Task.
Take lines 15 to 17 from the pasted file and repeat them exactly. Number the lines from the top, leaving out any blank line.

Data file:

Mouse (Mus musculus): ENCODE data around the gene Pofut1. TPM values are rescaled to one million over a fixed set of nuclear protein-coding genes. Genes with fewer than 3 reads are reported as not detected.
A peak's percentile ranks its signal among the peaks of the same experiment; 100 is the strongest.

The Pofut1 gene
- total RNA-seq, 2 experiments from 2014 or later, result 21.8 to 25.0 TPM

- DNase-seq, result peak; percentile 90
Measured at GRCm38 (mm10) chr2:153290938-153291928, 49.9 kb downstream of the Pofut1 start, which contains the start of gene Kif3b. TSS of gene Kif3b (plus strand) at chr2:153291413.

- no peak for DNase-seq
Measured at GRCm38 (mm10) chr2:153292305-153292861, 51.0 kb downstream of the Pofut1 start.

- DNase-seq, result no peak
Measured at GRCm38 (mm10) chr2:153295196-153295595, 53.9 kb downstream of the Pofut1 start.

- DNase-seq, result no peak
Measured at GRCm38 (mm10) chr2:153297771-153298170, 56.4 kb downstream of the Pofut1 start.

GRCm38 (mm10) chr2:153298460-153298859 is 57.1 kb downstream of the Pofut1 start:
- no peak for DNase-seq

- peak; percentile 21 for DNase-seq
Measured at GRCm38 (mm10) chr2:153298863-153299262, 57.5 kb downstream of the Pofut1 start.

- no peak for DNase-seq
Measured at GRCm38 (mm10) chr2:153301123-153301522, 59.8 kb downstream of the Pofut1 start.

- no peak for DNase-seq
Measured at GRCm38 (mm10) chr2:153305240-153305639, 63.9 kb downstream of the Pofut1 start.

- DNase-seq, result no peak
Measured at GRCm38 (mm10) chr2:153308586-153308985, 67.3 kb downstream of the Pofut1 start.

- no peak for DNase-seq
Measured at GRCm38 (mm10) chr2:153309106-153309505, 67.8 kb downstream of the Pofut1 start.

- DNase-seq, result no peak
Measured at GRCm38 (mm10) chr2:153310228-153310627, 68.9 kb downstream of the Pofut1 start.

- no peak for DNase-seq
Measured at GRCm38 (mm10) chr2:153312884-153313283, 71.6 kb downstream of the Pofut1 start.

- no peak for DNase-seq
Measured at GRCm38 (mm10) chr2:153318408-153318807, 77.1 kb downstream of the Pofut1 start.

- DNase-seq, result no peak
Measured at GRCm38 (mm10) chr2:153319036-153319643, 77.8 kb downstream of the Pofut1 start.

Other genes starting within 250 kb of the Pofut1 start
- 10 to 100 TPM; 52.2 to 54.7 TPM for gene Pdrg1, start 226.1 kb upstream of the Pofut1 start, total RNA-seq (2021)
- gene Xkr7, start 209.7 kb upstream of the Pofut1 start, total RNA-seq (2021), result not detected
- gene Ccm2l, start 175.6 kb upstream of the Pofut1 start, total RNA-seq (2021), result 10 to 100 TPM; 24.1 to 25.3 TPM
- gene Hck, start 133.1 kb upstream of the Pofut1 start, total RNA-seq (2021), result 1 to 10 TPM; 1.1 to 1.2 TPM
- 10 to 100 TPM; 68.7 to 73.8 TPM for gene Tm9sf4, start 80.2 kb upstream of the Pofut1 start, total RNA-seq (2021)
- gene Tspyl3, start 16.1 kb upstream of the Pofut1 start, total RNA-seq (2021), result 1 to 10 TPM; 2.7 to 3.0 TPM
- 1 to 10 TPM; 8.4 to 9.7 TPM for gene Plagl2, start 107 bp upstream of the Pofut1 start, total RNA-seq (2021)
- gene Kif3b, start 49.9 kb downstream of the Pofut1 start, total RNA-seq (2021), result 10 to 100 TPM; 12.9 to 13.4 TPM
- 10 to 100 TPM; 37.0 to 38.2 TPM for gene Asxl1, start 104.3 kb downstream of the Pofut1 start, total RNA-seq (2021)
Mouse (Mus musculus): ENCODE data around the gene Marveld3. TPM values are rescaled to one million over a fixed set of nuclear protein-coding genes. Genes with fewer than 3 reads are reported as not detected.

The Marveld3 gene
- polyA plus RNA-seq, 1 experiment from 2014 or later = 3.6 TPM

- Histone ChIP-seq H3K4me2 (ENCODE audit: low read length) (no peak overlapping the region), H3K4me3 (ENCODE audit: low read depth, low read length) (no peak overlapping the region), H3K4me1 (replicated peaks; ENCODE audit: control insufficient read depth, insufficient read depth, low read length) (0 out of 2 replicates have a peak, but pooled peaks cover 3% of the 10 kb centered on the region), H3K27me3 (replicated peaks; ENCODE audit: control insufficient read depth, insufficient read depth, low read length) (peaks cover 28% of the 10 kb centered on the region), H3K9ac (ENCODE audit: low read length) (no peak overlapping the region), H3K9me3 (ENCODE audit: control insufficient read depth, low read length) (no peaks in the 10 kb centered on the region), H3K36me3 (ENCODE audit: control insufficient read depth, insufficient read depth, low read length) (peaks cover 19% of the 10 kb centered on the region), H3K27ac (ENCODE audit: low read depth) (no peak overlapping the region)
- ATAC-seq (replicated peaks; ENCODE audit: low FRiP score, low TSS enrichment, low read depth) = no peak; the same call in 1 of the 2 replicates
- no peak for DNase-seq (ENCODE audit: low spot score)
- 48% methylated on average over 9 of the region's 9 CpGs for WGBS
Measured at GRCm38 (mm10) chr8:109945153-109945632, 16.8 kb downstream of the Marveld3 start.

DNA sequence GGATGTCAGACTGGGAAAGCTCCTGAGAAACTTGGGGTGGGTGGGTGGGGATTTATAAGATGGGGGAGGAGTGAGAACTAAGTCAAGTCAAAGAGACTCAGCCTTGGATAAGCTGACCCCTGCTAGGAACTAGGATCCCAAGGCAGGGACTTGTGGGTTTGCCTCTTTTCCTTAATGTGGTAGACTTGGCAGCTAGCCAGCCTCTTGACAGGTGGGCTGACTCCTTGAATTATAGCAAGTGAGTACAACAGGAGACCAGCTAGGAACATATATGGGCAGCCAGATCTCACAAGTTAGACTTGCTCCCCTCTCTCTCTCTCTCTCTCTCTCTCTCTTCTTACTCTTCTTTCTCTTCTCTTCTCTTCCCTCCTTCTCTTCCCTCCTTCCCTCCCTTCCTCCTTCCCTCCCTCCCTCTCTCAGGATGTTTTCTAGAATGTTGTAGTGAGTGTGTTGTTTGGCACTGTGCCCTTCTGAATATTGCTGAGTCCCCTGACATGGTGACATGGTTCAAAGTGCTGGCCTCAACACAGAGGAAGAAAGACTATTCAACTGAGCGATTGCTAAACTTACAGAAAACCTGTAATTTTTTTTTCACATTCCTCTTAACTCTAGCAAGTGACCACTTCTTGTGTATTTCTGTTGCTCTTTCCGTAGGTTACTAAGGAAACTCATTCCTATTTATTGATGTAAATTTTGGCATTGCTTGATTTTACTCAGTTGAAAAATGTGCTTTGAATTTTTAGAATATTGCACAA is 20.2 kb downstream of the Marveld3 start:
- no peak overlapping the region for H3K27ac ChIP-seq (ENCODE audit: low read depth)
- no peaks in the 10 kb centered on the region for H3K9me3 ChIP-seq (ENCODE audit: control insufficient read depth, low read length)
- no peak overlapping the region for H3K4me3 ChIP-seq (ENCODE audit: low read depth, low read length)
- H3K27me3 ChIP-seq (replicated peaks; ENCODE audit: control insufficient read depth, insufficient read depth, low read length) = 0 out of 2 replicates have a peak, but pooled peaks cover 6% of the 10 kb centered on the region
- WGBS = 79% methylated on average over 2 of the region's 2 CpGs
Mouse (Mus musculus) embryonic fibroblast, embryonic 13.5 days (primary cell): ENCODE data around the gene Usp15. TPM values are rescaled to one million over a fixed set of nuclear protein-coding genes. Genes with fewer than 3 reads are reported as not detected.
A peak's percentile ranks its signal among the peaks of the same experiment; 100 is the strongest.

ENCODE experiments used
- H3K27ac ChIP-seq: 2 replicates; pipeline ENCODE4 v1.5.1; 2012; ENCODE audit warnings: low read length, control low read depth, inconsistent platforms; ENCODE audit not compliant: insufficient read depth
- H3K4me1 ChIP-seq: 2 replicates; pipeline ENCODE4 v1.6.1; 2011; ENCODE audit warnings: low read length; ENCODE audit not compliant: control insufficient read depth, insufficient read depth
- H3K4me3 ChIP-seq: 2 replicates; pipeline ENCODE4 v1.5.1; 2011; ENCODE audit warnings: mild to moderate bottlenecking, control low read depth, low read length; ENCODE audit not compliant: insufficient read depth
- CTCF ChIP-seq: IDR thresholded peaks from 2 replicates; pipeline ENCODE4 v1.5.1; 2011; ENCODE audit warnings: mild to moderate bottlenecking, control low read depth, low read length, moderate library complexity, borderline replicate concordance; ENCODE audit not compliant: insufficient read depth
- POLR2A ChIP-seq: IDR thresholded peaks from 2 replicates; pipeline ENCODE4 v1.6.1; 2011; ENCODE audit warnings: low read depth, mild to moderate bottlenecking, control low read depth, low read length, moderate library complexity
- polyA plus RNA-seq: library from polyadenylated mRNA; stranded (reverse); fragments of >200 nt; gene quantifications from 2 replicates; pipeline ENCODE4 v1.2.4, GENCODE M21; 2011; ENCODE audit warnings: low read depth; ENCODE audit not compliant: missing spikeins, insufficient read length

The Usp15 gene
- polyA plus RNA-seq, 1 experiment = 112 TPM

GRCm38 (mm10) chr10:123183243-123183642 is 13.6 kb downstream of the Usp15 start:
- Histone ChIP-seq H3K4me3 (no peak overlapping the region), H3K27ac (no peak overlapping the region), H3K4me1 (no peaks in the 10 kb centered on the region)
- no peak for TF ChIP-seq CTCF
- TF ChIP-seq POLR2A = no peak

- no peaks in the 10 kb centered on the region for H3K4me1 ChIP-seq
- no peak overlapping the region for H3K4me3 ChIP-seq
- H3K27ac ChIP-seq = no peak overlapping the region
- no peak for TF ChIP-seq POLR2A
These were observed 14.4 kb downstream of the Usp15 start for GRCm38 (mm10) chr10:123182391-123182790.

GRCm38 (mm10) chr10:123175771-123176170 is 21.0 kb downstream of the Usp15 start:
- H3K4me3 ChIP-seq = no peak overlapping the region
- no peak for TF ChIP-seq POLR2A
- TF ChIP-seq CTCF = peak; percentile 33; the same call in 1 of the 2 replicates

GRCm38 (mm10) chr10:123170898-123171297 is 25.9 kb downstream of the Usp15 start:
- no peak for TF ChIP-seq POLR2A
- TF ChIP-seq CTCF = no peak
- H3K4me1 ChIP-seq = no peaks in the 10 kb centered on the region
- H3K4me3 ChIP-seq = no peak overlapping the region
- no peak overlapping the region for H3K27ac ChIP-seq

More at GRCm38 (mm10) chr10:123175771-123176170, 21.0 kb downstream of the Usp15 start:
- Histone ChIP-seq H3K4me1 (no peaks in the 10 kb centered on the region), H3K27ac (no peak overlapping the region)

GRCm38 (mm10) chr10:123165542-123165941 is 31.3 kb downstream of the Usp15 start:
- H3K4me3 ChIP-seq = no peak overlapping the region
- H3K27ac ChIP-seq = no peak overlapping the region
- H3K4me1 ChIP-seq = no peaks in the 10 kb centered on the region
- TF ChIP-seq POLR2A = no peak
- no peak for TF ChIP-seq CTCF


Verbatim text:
- peak; percentile 21 for DNase-seq
Measured at GRCm38 (mm10) chr2:153298863-153299262, 57.5 kb downstream of the Pofut1 start.

- no peak for DNase-seq